Quality of nutrition and diet is influenced by the consumer’s financial resources, reveals a study funded by the Swiss National Science Foundation. Some immigrants have a healthier diet than people born in Switzerland.
People with a higher level of education have dietary habits that are closest to the Mediterranean diet, which helps to prevent cardiovascular disease, diabetes and obesity. This is the conclusion of the study – the first of its kind in Switzerland – conducted by Pedro Marques-Vidal and his team at the CHUV (Centre Hospitalier universitaire Vaudois, Lausanne University Hospital).
The dietary habits of more than 4,000 inhabitants of Lausanne were evaluated in respect of three criteria. The first corresponds to the Greek Mediterranean diet, based on cereals, vegetables, fruit and fish. The second is a variant that includes dairy products, in order to reflect the habits of Swiss consumers. The third is an index of healthy diets, the “Alternative Healthy Eating Index”, which is used in the USA to evaluate the quality of nutrition of people with low incomes.
Lifestyle and country of origin
The study, forming part of the National Research Programme “Healthy Nutrition and Sustainable Food Production” (NRP 69), has found that the lifestyle of participants in the study influences their dietary behaviour. Those who are overweight, as well as smokers and people who lead sedentary lifestyles often eat less healthily. In contrast, older participants and those living together as a couple pay greater attention to the quality of their food.
Participants’ country of origin has also been revealed as a factor. “Despite occupying a relatively low socio-economic level, residents from Italy, Portugal and Spain have retained their Mediterranean dietary habits and eat more healthily than people born in France and Switzerland,” explains Pedro Marques-Vidal.
Action on prices
Other studies had demonstrated that less well-off consumers reduce the amount of healthy food they buy in favour of less expensive foodstuffs, which often provide lower nutritional quality. A higher level of education generally corresponds with more comfortable income levels, which allow consumers to buy more healthy foods.
According to research conducted in New Zealand and Australia, cutting prices is more effective in encouraging the purchase of fruit and vegetables than educational measures. According to Pedro Marques-Vidal, “special offers for fruit and vegetables that are reaching their sell-by date would be an example of a measure that could encourage changes in dietary behaviour.”
Studying the hearts of Lausanne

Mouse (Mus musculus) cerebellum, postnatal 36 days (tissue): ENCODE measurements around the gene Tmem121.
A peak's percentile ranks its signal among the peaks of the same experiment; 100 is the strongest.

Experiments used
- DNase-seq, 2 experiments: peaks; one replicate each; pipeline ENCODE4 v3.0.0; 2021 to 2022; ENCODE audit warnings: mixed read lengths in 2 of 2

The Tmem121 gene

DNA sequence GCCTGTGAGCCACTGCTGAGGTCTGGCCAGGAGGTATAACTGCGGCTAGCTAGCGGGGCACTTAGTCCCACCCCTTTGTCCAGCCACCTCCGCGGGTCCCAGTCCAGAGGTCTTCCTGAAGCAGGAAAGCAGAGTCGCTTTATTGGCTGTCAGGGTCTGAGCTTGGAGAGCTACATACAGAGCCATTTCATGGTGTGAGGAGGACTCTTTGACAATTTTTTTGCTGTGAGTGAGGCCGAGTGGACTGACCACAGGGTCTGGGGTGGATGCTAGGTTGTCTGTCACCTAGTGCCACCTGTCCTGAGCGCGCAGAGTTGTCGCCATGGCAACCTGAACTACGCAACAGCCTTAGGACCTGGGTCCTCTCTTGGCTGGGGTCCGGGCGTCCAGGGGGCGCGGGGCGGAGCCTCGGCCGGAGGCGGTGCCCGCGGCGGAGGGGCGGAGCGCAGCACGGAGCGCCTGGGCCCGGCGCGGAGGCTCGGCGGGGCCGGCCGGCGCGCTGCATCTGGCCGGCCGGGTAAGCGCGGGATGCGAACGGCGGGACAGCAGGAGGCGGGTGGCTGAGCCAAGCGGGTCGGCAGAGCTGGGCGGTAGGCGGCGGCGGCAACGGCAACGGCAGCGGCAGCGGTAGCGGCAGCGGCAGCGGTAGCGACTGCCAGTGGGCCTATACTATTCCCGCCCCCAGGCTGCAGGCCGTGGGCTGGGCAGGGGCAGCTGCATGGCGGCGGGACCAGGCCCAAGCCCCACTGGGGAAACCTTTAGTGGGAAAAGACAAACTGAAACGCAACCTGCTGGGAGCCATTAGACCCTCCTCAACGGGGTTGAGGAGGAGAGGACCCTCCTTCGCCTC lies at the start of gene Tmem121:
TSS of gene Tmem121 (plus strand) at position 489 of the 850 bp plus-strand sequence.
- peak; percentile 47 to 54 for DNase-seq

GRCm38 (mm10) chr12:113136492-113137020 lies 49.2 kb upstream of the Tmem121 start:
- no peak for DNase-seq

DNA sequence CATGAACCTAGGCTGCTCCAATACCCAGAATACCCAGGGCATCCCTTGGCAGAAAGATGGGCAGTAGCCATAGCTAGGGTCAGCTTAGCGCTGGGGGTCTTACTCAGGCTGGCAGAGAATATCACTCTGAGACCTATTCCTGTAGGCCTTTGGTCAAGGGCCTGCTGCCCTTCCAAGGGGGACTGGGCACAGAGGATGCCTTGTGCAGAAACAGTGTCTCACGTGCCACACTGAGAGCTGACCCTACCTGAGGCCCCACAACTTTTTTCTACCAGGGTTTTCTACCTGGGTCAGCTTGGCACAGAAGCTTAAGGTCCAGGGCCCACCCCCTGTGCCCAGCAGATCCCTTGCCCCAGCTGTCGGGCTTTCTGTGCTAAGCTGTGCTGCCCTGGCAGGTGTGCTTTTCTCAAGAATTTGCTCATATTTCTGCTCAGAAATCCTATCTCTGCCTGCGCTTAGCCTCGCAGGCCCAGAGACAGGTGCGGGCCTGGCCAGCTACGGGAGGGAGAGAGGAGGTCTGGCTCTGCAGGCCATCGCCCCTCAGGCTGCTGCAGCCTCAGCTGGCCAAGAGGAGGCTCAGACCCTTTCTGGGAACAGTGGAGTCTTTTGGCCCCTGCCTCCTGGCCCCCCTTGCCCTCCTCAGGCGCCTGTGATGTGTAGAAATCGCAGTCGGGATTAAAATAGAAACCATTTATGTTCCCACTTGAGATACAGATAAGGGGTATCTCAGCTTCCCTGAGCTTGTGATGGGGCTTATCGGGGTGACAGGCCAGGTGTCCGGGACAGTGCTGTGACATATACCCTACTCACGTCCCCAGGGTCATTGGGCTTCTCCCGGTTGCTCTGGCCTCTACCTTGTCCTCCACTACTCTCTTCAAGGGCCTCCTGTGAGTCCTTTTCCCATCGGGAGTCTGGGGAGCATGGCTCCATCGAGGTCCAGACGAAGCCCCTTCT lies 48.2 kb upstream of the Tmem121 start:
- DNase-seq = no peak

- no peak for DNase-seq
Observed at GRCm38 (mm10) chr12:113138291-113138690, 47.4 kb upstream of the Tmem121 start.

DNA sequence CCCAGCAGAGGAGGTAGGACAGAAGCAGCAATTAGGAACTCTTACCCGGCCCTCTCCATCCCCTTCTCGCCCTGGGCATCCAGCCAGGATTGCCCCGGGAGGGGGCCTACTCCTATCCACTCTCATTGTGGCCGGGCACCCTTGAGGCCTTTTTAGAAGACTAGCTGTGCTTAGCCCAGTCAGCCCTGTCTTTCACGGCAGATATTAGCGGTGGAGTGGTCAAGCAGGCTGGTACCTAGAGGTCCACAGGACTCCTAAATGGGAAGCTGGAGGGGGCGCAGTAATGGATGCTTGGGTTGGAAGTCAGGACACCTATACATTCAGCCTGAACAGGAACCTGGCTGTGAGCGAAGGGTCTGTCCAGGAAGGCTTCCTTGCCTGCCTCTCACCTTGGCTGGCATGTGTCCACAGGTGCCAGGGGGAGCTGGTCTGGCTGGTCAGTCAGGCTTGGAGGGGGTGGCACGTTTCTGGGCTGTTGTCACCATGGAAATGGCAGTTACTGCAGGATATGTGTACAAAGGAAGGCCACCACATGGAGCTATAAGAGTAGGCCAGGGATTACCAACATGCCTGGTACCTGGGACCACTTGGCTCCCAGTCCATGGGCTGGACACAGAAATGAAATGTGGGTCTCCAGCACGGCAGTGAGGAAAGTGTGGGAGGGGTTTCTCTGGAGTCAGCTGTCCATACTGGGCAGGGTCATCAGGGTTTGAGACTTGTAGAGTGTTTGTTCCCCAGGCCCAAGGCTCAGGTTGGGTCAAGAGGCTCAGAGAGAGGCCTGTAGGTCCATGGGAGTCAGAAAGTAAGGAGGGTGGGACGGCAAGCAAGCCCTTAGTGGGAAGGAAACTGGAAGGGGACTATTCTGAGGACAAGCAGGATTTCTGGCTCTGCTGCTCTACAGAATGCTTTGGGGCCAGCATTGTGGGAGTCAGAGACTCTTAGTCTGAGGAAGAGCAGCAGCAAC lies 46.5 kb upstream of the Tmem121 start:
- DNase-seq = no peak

This research relates to the Lausanne Cohort (CoLaus), which studies the causes of cardiovascular diseases. Funded entirely by the Swiss National Science Foundation, CoLaus addresses the health and lifestyles of almost 7,000 inhabitants of Lausanne in order to develop new preventive and therapeutic measures.
(*)P. Marques-Vidal, G. Waeber., P. Vollenweider, M. Bochud, S. Stringhini, I. Guessous (2015) Sociodemographic and Behavioural Determinants of a Healthy Diet in Switzerland. Annals of Nutrition and Metabolism online: doi:10.1159/000437393
(Available for journalists as a PDF file from the SNSF: email@example.com)
Prof. Pedro Manuel Marques-Vidal
Biology and Medical Faculty
Rue du Bugnon 21
Tel.: +41 (0) 79 439 99 17
E-mail : firstname.lastname@example.org
Media - Abteilung Kommunikation | idw - Informationsdienst Wissenschaft
3D images of cancer cells in the body: Medical physicists from Halle present new method
16.05.2018 | Martin-Luther-Universität Halle-Wittenberg
Better equipped in the fight against lung cancer
16.05.2018 | Friedrich-Alexander-Universität Erlangen-Nürnberg
At the LASYS 2018, from June 5th to 7th, the Laser Zentrum Hannover e.V. (LZH) will be showcasing processes for the laser material processing of tomorrow in hall 4 at stand 4E75. With blown bomb shells the LZH will present first results of a research project on civil security.
At this year's LASYS, the LZH will exhibit light-based processes such as cutting, welding, ablation and structuring as well as additive manufacturing for...
There are videos on the internet that can make one marvel at technology. For example, a smartphone is casually bent around the arm or a thin-film display is rolled in all directions and with almost every diameter. From the user's point of view, this looks fantastic. From a professional point of view, however, the question arises: Is that already possible?
At Display Week 2018, scientists from the Fraunhofer Institute for Applied Polymer Research IAP will be demonstrating today’s technological possibilities and...
So-called quantum many-body scars allow quantum systems to stay out of equilibrium much longer, explaining experiment | Study published in Nature Physics
Recently, researchers from Harvard and MIT succeeded in trapping a record 53 atoms and individually controlling their quantum state, realizing what is called a...
The historic first detection of gravitational waves from colliding black holes far outside our galaxy opened a new window to understanding the universe. A...
A team led by Austrian experimental physicist Rainer Blatt has succeeded in characterizing the quantum entanglement of two spatially separated atoms by observing their light emission. This fundamental demonstration could lead to the development of highly sensitive optical gradiometers for the precise measurement of the gravitational field or the earth's magnetic field.
The age of quantum technology has long been heralded. Decades of research into the quantum world have led to the development of methods that make it possible...
02.05.2018 | Event News
13.04.2018 | Event News
12.04.2018 | Event News
22.05.2018 | Life Sciences
22.05.2018 | Earth Sciences
22.05.2018 | Trade Fair News